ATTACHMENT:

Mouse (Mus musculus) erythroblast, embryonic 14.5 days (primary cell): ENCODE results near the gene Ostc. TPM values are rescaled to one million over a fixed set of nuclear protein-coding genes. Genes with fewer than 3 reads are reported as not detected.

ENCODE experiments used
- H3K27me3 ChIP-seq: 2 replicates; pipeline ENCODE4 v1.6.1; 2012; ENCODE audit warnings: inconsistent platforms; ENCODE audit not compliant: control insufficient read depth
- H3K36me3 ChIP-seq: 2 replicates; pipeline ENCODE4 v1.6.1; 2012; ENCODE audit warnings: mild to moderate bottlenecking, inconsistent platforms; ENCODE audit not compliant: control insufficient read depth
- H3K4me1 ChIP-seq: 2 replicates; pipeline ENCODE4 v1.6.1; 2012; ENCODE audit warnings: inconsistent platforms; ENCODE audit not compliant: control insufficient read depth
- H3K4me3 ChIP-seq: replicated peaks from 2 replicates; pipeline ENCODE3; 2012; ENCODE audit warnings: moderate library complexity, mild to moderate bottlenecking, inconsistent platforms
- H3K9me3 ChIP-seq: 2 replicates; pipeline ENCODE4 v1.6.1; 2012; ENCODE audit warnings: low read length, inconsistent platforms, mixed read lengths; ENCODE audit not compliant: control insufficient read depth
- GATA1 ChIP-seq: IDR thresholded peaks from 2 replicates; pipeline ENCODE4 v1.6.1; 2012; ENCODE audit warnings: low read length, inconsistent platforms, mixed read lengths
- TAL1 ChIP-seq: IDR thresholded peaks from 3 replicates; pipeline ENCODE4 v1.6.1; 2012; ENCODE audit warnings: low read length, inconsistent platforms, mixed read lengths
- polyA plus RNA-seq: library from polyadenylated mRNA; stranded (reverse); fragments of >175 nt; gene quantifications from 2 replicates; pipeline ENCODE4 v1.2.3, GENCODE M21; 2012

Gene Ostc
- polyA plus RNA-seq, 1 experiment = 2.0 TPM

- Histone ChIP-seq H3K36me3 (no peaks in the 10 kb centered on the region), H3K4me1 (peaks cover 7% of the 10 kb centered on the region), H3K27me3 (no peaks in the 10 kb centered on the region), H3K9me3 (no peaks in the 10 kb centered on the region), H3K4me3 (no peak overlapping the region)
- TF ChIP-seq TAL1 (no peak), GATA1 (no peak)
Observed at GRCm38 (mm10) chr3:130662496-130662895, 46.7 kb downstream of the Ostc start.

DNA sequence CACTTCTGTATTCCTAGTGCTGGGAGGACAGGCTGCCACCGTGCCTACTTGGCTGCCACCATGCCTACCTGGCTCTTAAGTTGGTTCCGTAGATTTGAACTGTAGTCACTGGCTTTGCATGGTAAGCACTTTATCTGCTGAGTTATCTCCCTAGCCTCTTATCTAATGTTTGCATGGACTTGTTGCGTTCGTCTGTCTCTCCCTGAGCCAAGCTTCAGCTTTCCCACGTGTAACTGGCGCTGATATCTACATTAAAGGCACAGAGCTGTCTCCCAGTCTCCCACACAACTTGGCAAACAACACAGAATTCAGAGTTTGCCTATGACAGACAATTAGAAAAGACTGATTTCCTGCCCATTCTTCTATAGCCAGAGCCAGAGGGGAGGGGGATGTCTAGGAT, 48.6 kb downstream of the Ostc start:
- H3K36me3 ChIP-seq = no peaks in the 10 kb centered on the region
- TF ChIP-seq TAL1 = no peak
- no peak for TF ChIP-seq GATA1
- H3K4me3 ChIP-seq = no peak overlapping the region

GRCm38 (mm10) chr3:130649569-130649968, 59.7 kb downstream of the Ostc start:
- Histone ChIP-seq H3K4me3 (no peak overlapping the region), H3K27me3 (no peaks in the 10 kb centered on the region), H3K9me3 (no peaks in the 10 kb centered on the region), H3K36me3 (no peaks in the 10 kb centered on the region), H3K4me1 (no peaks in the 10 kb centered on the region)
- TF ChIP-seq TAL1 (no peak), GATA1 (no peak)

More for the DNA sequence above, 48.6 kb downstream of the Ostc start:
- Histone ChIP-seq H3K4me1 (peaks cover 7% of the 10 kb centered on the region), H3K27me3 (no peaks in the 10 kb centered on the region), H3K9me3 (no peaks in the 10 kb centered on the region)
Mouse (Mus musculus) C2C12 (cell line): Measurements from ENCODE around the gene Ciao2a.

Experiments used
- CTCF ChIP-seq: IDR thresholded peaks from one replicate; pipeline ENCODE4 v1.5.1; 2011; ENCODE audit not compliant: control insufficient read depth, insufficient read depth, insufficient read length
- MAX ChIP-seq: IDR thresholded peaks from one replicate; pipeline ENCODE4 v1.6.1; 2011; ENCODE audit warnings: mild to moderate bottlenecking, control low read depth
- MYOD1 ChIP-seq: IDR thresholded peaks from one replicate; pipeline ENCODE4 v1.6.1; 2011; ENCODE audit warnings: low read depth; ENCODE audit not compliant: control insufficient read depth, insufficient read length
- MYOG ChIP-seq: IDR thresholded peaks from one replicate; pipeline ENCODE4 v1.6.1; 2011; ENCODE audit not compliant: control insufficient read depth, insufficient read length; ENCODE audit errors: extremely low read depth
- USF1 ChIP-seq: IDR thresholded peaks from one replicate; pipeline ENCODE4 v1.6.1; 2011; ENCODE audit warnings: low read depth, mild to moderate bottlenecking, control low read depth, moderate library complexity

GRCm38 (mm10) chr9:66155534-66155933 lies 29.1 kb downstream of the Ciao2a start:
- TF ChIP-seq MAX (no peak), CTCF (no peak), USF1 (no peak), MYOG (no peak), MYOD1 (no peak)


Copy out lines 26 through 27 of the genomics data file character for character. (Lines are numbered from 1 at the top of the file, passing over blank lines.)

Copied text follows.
Mouse (Mus musculus) C2C12 (cell line): Measurements from ENCODE around the gene Ciao2a.

Experiments used